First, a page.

CocoaAction officially launched in Brazil in 2018. Although cocoa is not among the prime agricultural commodities produced by Brazil, it… Read More
In 2019, a Village Savings and Loan Association (VSLA) program, co-funded by a WCF member and USAID, was started in Touih, San-Pedro region in southwestern Côte d’Ivoire, to enable cocoa-growing communities and women to build capacity in financial education, to improve gender equality in cocoa-growing households and communities, and to increase and diversify income resources. To date, more than 140 VSLAs have been set up and boast a total of 3,917 members in the locality. Total savings amount to USD 380,370 and a credit of USD 204,156 was recorded. Due to these promising results, the oldest two VSLAs in the community have obtained higher loans from a microfinance institution for a total amount of USD 12,476.
On March 10, 2022, VSLA participants celebrated International Women’s Day in Touih. This ceremony was an opportunity to present the achievements obtained in the locality, and hear the testimonies of VSLA members such as Hili Ya, who acted as spokesperson for her community. “The celebration of International Women’s Rights Day has a particular meaning because, more than a commemoration, this day constitutes for us women, a privileged moment, an exceptional opportunity to magnify our sisters, wives, mothers, colleagues, daughters, and to remind everyone of the contribution of women in building a better world (…),” she said. “As a concrete result (…) on us and our communities, I can say that today, thanks to the training and coaching received in this project, I am a woman, and I am proud of it. We were in the darkness, now we are in the light; we were in ignorance, now we have knowledge; we were marginalized, now we are considered; we were without resources, now we are autonomous; we did not have access to speech now our voice carries and has value. VSLAs have allowed us to save regularly and have easy access to loans that not only strengthen our income-generating activities and sources of income, but also create a movement of solidarity between us women within our communities.” The VSLAs train members in financial education, gender, parental education, management of the family business, entrepreneurship, female leadership, and networking for the marketing of products, achieving concrete results.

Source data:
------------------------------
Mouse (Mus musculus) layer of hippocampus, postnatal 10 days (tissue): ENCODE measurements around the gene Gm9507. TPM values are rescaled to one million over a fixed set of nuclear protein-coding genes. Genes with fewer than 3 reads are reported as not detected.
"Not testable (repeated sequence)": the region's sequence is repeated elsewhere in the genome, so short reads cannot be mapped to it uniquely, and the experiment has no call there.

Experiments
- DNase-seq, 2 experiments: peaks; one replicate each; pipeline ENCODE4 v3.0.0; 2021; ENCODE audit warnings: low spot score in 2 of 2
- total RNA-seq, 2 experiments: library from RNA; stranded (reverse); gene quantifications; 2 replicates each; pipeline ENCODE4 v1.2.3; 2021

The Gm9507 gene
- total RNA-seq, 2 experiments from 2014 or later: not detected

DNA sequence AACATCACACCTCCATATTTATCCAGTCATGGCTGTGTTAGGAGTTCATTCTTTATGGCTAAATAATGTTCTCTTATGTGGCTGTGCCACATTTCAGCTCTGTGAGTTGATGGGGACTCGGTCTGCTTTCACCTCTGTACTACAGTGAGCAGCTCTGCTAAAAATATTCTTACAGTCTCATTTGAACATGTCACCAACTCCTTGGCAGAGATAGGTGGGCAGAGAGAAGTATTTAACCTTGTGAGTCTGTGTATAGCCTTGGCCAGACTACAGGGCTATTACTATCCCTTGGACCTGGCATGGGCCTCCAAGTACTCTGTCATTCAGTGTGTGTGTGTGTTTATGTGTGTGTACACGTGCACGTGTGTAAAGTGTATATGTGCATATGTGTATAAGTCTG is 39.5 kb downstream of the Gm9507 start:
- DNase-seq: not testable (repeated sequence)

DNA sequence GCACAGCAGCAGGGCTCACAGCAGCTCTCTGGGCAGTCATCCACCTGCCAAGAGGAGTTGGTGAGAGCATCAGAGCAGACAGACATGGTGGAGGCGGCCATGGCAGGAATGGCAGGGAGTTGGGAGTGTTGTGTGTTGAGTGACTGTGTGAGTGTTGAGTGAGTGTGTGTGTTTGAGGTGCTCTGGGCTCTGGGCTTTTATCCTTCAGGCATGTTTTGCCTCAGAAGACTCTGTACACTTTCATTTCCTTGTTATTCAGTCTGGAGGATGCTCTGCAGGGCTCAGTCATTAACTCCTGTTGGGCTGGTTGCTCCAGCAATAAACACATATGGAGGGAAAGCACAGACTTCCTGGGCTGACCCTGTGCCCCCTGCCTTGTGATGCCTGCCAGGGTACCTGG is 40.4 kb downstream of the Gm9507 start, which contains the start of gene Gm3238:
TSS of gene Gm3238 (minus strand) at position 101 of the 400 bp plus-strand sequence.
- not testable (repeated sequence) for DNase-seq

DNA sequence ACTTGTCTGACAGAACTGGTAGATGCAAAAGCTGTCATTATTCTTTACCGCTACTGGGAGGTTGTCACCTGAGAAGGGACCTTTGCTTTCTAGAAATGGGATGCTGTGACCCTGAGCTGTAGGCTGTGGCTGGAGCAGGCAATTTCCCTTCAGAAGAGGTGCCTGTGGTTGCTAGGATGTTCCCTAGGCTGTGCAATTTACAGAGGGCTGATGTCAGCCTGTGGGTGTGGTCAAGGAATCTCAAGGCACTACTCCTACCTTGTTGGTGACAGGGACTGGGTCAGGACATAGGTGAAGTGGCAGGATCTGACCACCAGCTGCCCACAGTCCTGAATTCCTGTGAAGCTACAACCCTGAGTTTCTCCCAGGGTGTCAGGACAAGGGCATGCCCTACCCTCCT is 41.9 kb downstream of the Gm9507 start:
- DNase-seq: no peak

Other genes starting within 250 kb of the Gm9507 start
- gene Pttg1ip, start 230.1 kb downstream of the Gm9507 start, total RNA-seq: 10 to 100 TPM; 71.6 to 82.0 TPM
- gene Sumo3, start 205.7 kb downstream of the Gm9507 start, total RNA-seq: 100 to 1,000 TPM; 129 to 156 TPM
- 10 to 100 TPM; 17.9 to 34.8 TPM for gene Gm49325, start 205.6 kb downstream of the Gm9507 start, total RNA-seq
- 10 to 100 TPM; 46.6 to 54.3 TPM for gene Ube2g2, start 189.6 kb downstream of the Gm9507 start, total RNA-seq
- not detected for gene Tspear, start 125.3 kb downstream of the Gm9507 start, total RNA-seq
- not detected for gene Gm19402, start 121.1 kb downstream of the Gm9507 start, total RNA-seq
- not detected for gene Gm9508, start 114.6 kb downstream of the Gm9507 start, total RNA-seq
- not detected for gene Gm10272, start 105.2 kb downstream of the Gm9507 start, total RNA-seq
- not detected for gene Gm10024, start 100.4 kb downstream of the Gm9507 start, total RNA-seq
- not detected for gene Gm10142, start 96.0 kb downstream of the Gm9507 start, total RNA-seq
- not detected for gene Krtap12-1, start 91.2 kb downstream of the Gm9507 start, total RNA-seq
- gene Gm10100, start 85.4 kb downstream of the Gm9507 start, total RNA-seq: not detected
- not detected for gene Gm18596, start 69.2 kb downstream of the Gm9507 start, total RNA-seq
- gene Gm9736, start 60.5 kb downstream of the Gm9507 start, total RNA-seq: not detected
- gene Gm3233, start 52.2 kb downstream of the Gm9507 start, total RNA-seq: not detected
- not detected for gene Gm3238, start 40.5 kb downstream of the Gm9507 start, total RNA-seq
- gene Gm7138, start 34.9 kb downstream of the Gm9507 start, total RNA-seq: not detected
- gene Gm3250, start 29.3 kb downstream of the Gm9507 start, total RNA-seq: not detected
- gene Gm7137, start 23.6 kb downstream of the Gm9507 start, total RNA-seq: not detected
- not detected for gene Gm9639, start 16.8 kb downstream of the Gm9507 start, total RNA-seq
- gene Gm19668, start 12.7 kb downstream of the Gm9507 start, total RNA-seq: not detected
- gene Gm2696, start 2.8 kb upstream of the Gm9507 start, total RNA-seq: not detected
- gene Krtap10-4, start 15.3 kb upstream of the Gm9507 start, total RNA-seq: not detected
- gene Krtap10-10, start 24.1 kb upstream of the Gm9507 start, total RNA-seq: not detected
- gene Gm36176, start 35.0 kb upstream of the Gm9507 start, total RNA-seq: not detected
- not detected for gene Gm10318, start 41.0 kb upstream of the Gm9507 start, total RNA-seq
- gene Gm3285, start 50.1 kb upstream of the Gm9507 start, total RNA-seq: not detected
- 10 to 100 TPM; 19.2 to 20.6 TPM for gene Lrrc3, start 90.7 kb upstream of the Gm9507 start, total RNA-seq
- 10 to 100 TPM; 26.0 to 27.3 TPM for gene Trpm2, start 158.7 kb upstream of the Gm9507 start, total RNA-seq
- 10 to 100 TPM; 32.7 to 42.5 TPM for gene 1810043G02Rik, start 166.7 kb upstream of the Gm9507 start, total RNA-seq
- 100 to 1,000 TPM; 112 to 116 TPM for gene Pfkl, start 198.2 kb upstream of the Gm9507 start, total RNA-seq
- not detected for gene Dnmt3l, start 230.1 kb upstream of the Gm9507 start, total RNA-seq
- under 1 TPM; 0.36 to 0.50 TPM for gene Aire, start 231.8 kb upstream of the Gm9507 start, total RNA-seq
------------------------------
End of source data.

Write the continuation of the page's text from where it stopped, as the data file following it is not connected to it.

Mr. Naon Nimalou, another VSLA member, added: “Before, I had huge worries at home, because I did all the family expenses on my own. Schooling, medical expenses, food, planting, clothing, (…) everything was at my expense, and I could not get by. Recently, I joined one of the VSLA groups in my area which was initially reserved for women. In this group, we received training in family business management which I participated with my two wives. This training taught me to include my spouses in the management of the family. Spending decisions are discussed and prioritized together, and the same goes for family projects. I share information with them, and they help me as much as possible by joining forces to raise funds since they are also members of a VSLA.”
Mr. Nimalou continued,” Recently, on their recommendation, to reduce food expenses I created a vegetable garden near the house which we use for our cooking and the rest of the harvest is sold to meet other expenses. The most impressive thing is that I told them of my wish to buy land for the construction of a house. My wives joined forces to buy this land and presented me with the documentation. Today, I am a fulfilled and very happy man.”